Since threatening Tim Healey of Newsday, Vargas is 0-2 with a 5.94 ERA. Perhaps like Van Wagenen, Vargas should spend less time challenging others and more time focusing on not being terrible at his job.

Throw in Chris Mazza doing yeoman’s work allowing a run in 1.2 innings and Todd Frazier hitting a meaningless ninth inning two run homer, and the Mets lost 8-4 to the Marlins.

The Mets began a ten game road trip where they could get back into things getting manhandled by the Marlins. We’re running out of things to say about this terrible team.

Game Notes: Wilmer Font was designated for assignment before the game to permit the Mets to call up Mazza.

Mets Still Have Fight

Say what you want about these Mets, but they have fight.

After yet another brutal loss, they jump out to a 1-0 lead with a Michael Conforto RBI double scoring Jeff McNeil, who had a four hit night.

Noah Syndergaard would struggle over five walking three and giving up two homers. Of course, one was hit by Jay Bruce.

The Mets were down 3-1 and responded with a McNeil RBI single in the second. They’d fall behind 4-2, and Dominic Smith would hit an RBI double in the third.

It would be 4-3 with one out in the bottom of the fifth. That’s when Jake Arrieta would hit Todd Frazier. Frazier was hopping mad over it to the point he’d get tossed and the umpires would issue warnings.

After Smith hit his second double, Arrieta plunked Amed Rosario to load the bases. When Arrieta wasn’t ejected, Mickey Callaway argued and was then ejected. Of note here, Arrieta had hit three batters all year entering tonight, and he would double that total.

No, it wouldn’t be the umpire who knocked Arrieta out of the game. It would be Tomas Nido with a three run double giving the Mets a 6-4 lead.

From there, Justin Wilson, Robert Gsellman, Steven Matz, and Seth Lugo combined to allow one run over three innings.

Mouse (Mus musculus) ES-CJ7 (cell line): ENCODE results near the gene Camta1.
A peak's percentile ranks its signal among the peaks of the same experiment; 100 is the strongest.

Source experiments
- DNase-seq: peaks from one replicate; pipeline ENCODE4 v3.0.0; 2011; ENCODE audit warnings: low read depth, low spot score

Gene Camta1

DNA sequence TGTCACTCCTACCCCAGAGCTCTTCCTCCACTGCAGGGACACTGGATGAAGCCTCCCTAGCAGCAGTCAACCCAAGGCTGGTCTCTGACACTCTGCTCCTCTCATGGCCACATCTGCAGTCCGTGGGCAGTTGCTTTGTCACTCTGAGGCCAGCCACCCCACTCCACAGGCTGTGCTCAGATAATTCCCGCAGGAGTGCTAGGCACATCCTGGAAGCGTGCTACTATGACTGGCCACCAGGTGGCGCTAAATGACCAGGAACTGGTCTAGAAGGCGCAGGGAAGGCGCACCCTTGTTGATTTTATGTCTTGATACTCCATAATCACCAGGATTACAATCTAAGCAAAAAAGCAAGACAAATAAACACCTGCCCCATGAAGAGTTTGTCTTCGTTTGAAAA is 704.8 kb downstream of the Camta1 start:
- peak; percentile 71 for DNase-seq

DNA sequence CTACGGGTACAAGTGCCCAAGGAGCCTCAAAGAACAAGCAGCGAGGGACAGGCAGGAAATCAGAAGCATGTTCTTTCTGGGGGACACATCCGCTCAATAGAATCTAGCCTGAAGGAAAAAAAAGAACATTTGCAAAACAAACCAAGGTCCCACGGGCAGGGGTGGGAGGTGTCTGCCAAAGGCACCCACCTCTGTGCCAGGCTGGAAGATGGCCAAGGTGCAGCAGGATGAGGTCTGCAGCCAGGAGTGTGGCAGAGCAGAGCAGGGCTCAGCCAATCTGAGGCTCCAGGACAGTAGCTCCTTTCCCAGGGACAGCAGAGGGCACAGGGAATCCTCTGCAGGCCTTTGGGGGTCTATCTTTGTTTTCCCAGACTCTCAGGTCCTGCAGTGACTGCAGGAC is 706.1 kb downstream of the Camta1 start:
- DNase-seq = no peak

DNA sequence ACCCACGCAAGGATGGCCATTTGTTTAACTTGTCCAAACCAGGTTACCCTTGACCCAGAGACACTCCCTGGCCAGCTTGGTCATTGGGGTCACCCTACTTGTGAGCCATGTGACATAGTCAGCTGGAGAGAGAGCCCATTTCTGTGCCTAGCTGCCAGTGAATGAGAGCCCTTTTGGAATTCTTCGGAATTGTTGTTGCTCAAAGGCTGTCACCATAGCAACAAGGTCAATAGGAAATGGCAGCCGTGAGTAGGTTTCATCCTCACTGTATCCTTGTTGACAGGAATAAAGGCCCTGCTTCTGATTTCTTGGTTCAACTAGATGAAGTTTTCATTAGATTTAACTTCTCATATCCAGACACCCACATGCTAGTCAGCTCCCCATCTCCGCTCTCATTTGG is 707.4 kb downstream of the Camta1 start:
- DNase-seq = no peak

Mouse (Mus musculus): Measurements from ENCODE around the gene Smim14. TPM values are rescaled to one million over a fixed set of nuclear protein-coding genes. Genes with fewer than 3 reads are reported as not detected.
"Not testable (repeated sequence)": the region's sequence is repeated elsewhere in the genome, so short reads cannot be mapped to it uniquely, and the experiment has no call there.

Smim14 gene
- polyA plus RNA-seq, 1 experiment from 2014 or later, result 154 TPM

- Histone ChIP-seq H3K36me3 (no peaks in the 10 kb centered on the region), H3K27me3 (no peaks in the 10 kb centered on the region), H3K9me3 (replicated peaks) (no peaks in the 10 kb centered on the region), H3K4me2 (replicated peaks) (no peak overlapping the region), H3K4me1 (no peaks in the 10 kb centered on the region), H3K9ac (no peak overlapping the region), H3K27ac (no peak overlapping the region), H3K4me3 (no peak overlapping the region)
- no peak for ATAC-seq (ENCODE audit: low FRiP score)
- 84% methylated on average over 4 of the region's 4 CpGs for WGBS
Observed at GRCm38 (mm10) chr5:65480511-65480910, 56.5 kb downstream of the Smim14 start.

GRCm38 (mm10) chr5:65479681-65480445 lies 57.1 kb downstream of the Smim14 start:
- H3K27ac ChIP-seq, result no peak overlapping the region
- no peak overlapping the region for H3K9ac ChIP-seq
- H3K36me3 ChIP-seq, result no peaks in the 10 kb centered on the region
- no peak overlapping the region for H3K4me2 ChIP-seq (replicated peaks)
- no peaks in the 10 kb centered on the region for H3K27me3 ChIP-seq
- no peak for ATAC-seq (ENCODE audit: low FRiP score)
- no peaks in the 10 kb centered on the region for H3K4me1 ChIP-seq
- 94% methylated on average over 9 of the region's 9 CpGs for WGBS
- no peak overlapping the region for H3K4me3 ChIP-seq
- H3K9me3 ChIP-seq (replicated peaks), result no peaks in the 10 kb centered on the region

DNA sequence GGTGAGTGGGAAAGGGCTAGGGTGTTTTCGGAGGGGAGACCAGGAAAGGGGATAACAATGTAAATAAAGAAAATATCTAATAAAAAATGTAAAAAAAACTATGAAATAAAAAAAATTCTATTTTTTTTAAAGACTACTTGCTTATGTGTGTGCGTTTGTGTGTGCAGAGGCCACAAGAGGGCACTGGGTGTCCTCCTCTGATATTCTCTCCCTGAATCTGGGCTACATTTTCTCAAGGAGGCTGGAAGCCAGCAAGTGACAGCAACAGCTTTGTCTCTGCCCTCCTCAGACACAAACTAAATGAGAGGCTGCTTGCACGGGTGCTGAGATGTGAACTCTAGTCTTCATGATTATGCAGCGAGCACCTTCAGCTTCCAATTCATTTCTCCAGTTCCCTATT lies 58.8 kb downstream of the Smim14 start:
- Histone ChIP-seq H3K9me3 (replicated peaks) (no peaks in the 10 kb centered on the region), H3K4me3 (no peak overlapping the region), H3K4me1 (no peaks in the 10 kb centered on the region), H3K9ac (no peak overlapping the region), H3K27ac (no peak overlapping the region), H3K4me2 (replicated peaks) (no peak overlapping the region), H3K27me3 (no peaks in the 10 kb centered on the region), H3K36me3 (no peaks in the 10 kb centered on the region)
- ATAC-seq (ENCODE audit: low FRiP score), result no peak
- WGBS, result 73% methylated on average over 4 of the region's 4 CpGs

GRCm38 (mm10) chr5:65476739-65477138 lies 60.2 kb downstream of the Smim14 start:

It wasn’t easy. In the seventh, Gsellman hit Jean Segura and wasn’t tossed. This led to Matz coming into the game. He allowed two hits scoring an inherited run before getting Bruce out to end the inning.

Cesar Hernandez led off the eighth with an infield single, and Seth Lugo relieved Matz. This would look more like the Lugo we’re accustomed to seeing. He ended the rally and preserved the 6-5 lead.

Although the Phillies hit the ball hard off Edwin Diaz, he still recorded the save. It’s a positive step, and finally, it’s a win. Even better, the Mets can enter the Break with a series win if they can pull it out tomorrow.

Game Notes: Speaking of having fight, reports indicate Van Wagenen threw a chair while berating Callaway and the rest of the Mets coaching staff after yesterday’s loss.

Boy The Mets Blew It Tonight

On Seinfeld Night, it’s only fitting this season, which has become about nothing, looks like a team run by Wilhelm.

The Mets had a 2-1 lead thanks to a Pete Alonso homer and RBI double. It wouldn’t last due to bad umpiring and the Mets bullpen.

Entering the top of the seventh, the only hit deGrom allowed was a homer to the first batter of the game Scott Kingery. After walking Rhys Hoskins to start the seventh, the second hit was a J.T. Realmuto double setting up second and third with no outs.

After a Jay Bruce groundout with the infield drawn in, Cesar Hernandez hit a slow roller to third. Todd Frazier did all he could do by going home. At first blush, Hoskins beat the Wilson Ramos tag. Upon further review, Hoskins didn’t touch the plate. Didn’t matter because the Mets lost a challenge earlier in the game: